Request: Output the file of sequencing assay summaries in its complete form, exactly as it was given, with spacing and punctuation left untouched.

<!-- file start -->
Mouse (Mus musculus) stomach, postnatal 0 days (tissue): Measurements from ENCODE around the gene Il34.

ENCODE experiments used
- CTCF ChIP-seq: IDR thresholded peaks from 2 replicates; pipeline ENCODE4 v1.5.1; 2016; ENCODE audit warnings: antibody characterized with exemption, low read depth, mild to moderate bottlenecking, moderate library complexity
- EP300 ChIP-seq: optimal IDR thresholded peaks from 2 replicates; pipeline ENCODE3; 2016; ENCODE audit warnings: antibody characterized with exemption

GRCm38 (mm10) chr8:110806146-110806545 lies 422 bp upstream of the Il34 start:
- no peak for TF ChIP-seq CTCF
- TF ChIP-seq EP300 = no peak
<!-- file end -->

Mouse (Mus musculus) stomach, postnatal 0 days (tissue): Measurements from ENCODE around the gene Il34.

ENCODE experiments used
- CTCF ChIP-seq: IDR thresholded peaks from 2 replicates; pipeline ENCODE4 v1.5.1; 2016; ENCODE audit warnings: antibody characterized with exemption, low read depth, mild to moderate bottlenecking, moderate library complexity
- EP300 ChIP-seq: optimal IDR thresholded peaks from 2 replicates; pipeline ENCODE3; 2016; ENCODE audit warnings: antibody characterized with exemption

GRCm38 (mm10) chr8:110806146-110806545 lies 422 bp upstream of the Il34 start:
- no peak for TF ChIP-seq CTCF
- TF ChIP-seq EP300 = no peak